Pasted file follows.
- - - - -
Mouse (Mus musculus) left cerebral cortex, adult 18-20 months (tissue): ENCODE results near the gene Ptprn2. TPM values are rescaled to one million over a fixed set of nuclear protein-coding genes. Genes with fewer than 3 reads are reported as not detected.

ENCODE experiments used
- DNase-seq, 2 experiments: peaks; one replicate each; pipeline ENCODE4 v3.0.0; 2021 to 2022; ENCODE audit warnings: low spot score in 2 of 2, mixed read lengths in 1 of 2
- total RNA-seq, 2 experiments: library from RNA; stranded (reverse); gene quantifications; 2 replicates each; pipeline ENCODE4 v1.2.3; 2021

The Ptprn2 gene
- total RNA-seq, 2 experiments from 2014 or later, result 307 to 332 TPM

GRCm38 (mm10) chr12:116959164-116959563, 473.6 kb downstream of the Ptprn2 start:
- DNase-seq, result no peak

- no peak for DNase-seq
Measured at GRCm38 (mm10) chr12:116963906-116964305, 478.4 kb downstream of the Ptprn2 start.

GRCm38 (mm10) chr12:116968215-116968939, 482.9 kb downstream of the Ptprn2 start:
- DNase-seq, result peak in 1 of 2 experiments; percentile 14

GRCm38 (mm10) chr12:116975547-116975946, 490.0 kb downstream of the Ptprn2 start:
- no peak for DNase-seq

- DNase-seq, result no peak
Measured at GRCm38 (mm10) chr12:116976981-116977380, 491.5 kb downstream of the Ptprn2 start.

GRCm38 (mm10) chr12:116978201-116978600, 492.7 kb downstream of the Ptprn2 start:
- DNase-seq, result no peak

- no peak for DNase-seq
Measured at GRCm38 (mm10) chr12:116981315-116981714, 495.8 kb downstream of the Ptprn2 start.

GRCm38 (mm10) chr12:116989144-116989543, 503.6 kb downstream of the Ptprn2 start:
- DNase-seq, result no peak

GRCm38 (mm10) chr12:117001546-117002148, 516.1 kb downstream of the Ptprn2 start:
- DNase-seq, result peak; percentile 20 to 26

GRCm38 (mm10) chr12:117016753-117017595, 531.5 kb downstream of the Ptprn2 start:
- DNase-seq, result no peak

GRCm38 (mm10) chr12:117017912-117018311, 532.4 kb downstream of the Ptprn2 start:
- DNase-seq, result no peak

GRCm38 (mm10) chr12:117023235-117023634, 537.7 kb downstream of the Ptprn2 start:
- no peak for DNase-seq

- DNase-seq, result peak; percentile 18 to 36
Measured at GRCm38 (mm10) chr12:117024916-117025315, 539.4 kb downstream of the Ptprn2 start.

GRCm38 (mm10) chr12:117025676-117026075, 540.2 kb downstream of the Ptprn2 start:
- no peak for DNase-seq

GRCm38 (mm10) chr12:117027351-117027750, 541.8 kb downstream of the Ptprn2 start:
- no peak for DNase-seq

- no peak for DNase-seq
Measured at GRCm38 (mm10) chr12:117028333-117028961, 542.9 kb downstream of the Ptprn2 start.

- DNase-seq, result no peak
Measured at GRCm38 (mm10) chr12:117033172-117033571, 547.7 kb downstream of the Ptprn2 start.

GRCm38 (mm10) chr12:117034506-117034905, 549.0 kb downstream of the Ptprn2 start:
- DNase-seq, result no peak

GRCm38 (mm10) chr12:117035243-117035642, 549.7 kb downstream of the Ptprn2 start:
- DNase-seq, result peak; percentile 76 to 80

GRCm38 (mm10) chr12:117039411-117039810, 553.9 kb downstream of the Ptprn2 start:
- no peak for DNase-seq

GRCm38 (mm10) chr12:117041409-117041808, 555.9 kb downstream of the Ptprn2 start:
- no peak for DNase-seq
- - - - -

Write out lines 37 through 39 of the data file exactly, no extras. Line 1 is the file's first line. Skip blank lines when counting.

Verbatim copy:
- no peak for DNase-seq
Measured at GRCm38 (mm10) chr12:117028333-117028961, 542.9 kb downstream of the Ptprn2 start.

- DNase-seq, result no peak